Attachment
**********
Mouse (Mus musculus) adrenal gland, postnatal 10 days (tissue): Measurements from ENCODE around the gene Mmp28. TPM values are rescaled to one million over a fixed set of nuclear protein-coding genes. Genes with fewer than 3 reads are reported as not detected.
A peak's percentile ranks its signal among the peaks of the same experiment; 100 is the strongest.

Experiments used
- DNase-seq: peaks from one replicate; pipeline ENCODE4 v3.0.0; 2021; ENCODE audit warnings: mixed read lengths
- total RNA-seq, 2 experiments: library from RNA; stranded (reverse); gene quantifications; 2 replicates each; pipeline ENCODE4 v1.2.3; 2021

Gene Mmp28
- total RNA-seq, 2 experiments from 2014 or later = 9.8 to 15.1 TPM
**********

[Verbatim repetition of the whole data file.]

Mouse (Mus musculus) adrenal gland, postnatal 10 days (tissue): Measurements from ENCODE around the gene Mmp28. TPM values are rescaled to one million over a fixed set of nuclear protein-coding genes. Genes with fewer than 3 reads are reported as not detected.
A peak's percentile ranks its signal among the peaks of the same experiment; 100 is the strongest.

Experiments used
- DNase-seq: peaks from one replicate; pipeline ENCODE4 v3.0.0; 2021; ENCODE audit warnings: mixed read lengths
- total RNA-seq, 2 experiments: library from RNA; stranded (reverse); gene quantifications; 2 replicates each; pipeline ENCODE4 v1.2.3; 2021

Gene Mmp28
- total RNA-seq, 2 experiments from 2014 or later = 9.8 to 15.1 TPM